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With father in race, student has personal stakes in Afghanistan’s election

Cameron Lancaster | Contributing Photo Editor
Cameron Lancaster | Contributing Photo Editor

People have been telling Hannah Ghani’s father to run for president of Afghanistan for as long as she can remember.

The senior international affairs major watched her father, Hashmat Ghani Ahmadzai, govern about 2.4 million Afghani Pashtun nomads and quietly craft a plan to run the country rife with corruption, drugs and scars of war. But he didn’t tell her about his presidential aspirations until the night before he registered this month.

“Hi, sweetheart,” Hashmat Ghani’s voicemail warbled from Hannah’s cell phone speakers. “I just wanted to let you know that in the morning, I am going to register to run for president of the country. Okay, talk to you later.”

Hannah, who was born in Virginia but went to high school in Dubai, grew up in a family of prominent Afghan politicians and academics. But she was stunned by her father’s decision to run for president in 2014, trying to edge ahead of about 25 other candidates.

Last week, her 54-year-old father’s citizenship was challenged, and he is now facing a disqualification along with 15 other presidential hopefuls. He told Al-Jazeera that he thought his ousting was a “personal game” of current President Hamid Karzai.

As her father challenges the ruling this month, Hannah Ghani said she still thinks he has the imposing presence and political chops to lead the country out of an economic abyss.

Hashmat Ghani, who declined a request for an interview, has been reported to drive in a bulletproof Mercedes limousine from his 23,000 square foot Kabul home. He speaks five languages and was educated in Afghanistan, Pakistan, France, New York and D.C.

“Honestly, he’s the sweetest person on the inside, but he’s also the most intimidating man you will ever meet. He’s tall and he commands a presence,” Ghani says of her father. “He’s the only man in the world that could make Karzai and all of Karzai’s enemies – all of these men who, on any other day, would kill each other – stand in the same room and come together for my grandmother’s funeral.”

He is running to replace Karzai, who has served as Afghanistan’s president since the inception of America’s military occupation 12 years ago. But despite the creeping democratization of Afghanistan’s electoral process, experts say Karzai’s attempts to influence the election’s outcome make clean play unlikely.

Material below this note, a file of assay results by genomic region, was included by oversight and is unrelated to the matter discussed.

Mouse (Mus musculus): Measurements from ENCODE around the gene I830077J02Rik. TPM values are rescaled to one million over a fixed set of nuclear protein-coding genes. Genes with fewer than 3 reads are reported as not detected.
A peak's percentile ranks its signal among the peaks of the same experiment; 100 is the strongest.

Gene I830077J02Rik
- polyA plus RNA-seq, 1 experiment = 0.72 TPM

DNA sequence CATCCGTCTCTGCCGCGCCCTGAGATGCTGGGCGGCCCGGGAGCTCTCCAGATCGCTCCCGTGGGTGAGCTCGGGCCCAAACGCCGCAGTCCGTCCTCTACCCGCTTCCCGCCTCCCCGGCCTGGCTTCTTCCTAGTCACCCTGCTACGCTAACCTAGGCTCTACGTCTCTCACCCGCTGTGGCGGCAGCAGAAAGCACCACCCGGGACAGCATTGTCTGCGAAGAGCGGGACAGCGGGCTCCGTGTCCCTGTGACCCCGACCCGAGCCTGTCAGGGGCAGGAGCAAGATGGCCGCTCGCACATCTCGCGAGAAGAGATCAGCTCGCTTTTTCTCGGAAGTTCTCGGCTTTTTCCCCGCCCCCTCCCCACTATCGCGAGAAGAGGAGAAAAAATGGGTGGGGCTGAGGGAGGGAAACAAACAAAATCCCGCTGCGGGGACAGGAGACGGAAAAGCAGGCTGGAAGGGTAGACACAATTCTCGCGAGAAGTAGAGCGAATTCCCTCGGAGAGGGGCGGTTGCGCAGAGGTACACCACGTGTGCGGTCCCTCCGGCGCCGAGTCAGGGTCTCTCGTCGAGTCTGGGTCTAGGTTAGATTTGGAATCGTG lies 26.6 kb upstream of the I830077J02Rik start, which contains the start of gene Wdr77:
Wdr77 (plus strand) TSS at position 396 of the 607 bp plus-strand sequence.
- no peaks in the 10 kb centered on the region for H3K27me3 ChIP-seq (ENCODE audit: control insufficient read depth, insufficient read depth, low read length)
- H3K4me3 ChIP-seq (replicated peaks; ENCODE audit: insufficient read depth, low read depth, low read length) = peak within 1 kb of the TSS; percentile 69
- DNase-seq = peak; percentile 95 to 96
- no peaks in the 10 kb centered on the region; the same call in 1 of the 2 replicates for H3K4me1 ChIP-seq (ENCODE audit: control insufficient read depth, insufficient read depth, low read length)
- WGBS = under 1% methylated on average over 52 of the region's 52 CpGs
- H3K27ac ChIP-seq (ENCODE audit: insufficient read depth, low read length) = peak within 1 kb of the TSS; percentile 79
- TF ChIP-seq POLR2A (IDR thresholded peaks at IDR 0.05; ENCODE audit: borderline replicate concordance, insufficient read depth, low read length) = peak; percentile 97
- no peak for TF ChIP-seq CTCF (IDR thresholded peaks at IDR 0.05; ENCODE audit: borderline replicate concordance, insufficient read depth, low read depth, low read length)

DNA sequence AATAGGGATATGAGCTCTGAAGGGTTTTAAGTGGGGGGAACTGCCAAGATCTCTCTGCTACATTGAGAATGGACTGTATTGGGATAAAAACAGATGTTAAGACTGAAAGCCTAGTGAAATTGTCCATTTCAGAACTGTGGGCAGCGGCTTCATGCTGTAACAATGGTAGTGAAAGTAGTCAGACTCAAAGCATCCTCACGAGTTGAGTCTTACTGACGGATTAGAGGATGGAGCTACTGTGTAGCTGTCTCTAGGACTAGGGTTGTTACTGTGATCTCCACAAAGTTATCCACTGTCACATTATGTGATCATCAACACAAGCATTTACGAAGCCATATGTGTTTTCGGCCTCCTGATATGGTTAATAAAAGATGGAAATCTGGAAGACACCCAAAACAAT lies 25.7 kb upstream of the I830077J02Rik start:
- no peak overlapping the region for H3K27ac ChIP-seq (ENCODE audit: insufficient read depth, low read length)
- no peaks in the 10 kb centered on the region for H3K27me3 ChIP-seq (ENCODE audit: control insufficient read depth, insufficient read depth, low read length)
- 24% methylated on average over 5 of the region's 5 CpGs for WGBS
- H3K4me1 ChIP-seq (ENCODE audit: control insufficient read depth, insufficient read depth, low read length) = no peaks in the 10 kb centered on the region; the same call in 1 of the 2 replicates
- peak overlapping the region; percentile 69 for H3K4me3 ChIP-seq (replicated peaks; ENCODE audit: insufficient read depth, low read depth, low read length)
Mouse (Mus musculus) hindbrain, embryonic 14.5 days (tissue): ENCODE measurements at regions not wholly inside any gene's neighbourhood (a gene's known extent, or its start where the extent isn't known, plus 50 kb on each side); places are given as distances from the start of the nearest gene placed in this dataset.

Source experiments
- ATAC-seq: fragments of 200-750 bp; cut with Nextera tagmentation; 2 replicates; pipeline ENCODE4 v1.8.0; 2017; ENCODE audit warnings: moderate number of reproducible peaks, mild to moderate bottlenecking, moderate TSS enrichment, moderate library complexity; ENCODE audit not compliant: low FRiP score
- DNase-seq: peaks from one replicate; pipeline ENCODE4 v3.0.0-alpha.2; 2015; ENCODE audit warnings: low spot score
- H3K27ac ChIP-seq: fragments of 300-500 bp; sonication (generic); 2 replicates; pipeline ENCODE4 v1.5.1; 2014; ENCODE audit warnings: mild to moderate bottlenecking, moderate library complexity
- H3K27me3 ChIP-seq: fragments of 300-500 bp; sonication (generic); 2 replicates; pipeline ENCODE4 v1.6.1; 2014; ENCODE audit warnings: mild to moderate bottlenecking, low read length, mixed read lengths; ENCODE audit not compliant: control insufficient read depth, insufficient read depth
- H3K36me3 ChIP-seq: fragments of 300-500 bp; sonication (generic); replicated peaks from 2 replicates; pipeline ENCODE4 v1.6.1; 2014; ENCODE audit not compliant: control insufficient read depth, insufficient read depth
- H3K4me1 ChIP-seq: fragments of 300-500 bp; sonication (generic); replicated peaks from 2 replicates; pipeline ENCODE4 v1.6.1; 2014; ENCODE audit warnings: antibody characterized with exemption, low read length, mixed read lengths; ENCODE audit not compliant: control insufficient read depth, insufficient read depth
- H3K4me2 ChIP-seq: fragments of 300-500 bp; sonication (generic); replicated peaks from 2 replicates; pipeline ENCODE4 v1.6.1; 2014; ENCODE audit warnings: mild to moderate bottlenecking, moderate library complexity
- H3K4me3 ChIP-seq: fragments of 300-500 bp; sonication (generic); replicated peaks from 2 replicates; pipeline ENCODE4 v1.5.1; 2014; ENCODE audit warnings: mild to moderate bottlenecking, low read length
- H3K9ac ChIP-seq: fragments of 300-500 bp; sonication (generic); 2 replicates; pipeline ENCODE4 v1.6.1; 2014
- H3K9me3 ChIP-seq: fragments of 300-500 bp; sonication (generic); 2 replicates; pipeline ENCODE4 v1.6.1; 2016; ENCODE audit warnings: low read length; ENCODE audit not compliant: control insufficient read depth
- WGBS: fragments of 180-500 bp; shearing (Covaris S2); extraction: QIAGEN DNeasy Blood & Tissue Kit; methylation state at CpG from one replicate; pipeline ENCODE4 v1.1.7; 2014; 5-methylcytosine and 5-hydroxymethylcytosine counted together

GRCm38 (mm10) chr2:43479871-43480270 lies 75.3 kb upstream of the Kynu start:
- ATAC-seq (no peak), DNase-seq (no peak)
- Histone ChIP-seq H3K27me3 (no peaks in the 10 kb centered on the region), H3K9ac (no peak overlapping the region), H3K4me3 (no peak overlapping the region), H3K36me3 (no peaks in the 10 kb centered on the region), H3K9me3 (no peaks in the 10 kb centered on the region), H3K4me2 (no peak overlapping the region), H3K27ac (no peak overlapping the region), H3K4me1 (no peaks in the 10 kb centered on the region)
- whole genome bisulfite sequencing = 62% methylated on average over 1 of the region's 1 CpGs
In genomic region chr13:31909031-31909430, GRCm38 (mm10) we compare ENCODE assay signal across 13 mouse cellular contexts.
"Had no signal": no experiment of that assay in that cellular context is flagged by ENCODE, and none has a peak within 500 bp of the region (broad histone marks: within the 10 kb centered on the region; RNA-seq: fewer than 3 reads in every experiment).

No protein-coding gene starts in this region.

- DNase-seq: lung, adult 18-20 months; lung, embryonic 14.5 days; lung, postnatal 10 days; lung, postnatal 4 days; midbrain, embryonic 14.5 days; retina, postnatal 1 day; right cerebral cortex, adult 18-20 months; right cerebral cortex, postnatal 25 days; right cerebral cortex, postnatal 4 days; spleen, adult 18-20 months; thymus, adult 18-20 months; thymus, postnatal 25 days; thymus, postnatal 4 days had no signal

And it’s not just her father’s campaign she has to worry about: Hannah’s uncle and Afghanistan’s former Minister of Finance, Ashraf Ghani, is running for president, too.

Residents of the village where the two brothers live were surprised by the dueling presidential runs, Al Jazeera reported, as Afghans questioned how two brothers who can’t settle their own differences can help fix the country.

“I’m surprised so many people are taken aback by the fact that my dad and uncle are both running for the office. It’s not that uncommon,” Hannah Ghani said. “I still have great respect for my uncle. He just has a very textbook approach, while my dad is more hands-on.”

As chairperson of the Kochi people – a rural ethnic tribe mostly located in the Kabul region – Hashmat Ghani says he understands the strife of the rural people who are historically one of the Taliban’s largest sources of recruitment and among the world’s poorest.

His platform includes reducing the state’s dependence on opium production – which would curb the Taliban’s financial clout – and expanding its marble industry, giving Afghanistan a more reliable and secure source of income.

But GW international business professor and former International Monetary Fund executive board member Hossein Askari said that rebuilding Afghanistan is far from plausible, at least within the next two decades.

He explained that Afghanistan has no incentive to change its ways: Despite receiving about $55 billion in foreign aid over the last decade, the Afghan government has only used 10 to 25 percent of that money to build infrastructure or stimulate industrial growth, all because the government uses the aid to line its own pockets.

Askari said that for any industry to become successful in Afghanistan, the state first has to have solid institutions — the most important of which is the rule of law.

“To get Afghanistan back on its feet – I’m sorry to be so negative – but only God knows how and when that can happen. If you’re running in that country for office, you’ll say anything, but can he deliver? I think absolutely not,” Askari said.

Hannah sees Afghanistan’s problem differently: To her, it’s the spirit and willpower of its citizens that needs readjustment.

“People are definitely justified to feel the way they do, but the problem is that they have no spirit,” Ghani said. “I hear about a bombing in Kabul, and immediately I have to call my dad. It’s scary, so it’s not something I try to think about.”

This story was updated on Oct. 30 to reflect the following:

Correction appended
The Hatchet incorrectly reported that Hanna Ghani was born in Afghanistan. She was actually born in Virginia. We regret the error.

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